Take the key, swallow it. Then have dinner with your men on the back patio. Some of the men will want to dance to the salsa playing downstairs, and that’s OK; just remember to warn them about the beggars in the kitchen. About an hour or so after you’ve digested the key, you’ll feel the need to go. When you do, take the back stairs down the employees’ hallway to the men’s john. You’ll see it on the left near the portrait of Emperor Hirohito.

Once you’ve excreted the key, you’ll notice that your body fluids have engaged a biochemical reaction on the key’s surface. Keep watching the key!! And don’t make any noise!! They’ll be looking for you by now.

When you see the three-digit code appear on the key, wipe off the key, pocket the key and return to your table nonchalantly. FOR GOD’S SAKE, MAN, WHATEVER YOU DO, REMEMBER THE THREE-DIGIT CODE!!  Even I don’t know what it is.

Now. By now your men will be wondering what the hell’s going on. Tell them the invasion is off, and that Plan DV 1 is now in effect. They’ll begin smelling the odor on your person because of the key and become suspicious, but this is all right. Your men were expendable, remember? Tell them to take Arturo and proceed across the harbor to the warehouse near the docks. I know, I know that you trained them all, Spade. I know you became like family. But we had a job to do, remember? Snap out of it, man. Just know that they died believing in the cause.

When you see the three-masted schooner set off a flare at the deep quays of the harbor, you’ll know that they’re all dead. Only after that will it be safe to use the code. By the time you pull up to Sardi’s, Samantha should be waiting for you. You remember her, don’t you? Settle, settle down, boy. You’re a married man now. Those days are gone. We were lions, weren’t we? Funny the CIA never knew, but they’re idiots anyway, aren’t they?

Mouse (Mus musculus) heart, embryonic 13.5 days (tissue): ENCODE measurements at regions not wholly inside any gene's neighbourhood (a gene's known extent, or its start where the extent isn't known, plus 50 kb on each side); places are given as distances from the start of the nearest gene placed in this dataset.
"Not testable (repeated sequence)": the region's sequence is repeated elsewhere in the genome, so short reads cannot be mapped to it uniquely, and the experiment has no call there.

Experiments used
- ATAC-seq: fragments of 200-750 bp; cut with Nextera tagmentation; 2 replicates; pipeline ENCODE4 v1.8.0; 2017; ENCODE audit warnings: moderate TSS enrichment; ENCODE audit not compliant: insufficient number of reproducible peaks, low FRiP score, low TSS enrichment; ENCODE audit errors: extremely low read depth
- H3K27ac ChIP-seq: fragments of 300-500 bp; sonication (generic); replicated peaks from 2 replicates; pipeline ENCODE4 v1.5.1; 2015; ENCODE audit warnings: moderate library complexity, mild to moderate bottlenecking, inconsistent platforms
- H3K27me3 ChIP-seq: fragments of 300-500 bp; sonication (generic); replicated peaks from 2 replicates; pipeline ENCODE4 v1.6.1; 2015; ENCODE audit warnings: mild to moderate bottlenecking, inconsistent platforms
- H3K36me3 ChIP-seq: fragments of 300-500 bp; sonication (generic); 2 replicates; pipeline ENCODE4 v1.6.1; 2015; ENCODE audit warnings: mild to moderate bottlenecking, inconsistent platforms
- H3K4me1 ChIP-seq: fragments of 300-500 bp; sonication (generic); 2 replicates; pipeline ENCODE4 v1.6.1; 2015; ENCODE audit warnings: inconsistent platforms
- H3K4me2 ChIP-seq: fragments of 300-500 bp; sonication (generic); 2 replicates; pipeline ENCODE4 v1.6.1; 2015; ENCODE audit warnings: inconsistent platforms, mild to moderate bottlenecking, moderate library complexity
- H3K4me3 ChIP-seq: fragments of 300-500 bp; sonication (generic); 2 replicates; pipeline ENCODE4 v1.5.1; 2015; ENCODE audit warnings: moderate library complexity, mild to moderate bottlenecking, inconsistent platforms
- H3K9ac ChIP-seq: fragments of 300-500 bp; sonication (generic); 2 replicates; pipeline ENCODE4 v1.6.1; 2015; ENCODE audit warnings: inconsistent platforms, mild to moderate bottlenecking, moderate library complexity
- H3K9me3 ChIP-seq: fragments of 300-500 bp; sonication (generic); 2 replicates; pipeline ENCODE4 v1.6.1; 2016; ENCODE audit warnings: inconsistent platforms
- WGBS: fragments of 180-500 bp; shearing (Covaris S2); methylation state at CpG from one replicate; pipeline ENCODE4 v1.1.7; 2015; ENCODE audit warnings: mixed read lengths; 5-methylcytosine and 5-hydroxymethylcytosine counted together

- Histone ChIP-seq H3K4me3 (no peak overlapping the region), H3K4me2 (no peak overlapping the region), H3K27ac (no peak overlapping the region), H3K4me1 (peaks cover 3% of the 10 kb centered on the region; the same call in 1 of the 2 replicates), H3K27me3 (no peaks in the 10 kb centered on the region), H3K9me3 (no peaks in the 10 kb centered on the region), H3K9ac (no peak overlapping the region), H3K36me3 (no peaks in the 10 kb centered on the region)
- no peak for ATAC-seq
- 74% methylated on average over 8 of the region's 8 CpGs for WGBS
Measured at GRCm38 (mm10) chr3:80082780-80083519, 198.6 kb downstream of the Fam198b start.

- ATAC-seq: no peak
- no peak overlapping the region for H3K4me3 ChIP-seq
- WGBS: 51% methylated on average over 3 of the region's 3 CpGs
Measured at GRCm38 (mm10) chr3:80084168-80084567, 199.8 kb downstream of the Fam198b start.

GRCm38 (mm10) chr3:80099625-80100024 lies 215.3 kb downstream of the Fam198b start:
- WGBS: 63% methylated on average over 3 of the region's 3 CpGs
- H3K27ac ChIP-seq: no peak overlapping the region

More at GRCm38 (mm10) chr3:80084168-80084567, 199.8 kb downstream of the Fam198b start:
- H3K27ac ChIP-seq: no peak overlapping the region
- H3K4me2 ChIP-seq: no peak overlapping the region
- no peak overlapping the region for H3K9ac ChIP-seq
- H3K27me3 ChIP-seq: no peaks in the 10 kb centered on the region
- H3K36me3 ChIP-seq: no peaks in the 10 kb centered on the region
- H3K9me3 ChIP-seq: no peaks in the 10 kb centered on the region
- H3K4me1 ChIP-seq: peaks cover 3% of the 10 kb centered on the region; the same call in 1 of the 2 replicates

This is no time for sentimentality, Spade. You know what’s at stake by now. Samantha will take you up to the bar, and that’s where you’ll find Angela and the Chinese twins. God, I hate dealing with those fools, but this was the ONLY way. Believe me. You’ll have to small-talk and schmooze for half the goddamn night, but keep your cool. When the night’s winding down and the twins have gone back to the casino as they always do, that will be the golden moment, Spade old bean, old horse pill.

Angela will ask you if you remember Morocco. You may or may not remember, but just play along. God, Morocco. Remember Panzi and Vic and that weird sidewalk artist or whatever she was? You were a wild man, Spade. I didn’t know you could do that with your genitals. Christ, man. Ah, hell, all water under the bridge, right? Anyway, when Angela mentions Morocco, this will be your cue to give her the three-digit code.

Just remember, Spade, she’s vulnerable. I don’t think you really loved her then, but, God, Angie thinks the world of you, so if you’re gonna be a player with her, then for God’s sake, be sweet. Anyway, when you give her the code, she’ll tell you what night Mr. Cairo plays poker. That’s when we will find the Tunisian Parakeet. Keep your wits about you, Spade. That, and your .44, are all you have now. I would say good luck and Godspeed, but I know you don’t believe in that stuff.

Go on. Get outta here. If everything hasn’t gone completely to hell, we should see each other again in Caracas, come spring. You do need a shave. Keep your powder dry, old friend.

Roger White is a freelance writer living in Austin, Texas, with his lovely wife, two precocious daughters, a very fat dachshund, and a self-absorbed cat. For further adventures, visit oldspouse.wordpress.com.

Lenticular Haiku, by Sir Archie Ferndoodle

9 Jan

by Roger White

Fellow time/space voyagers and other occasional devotees of “This Old Blouse,” I am more tickled than a duffel bag full of marsupials to announce the return of my dear friend, front porch sartorial mentor, and fellow breakfast-nook philologist, Sir Archie Ferndoodle (applause, applause, applause).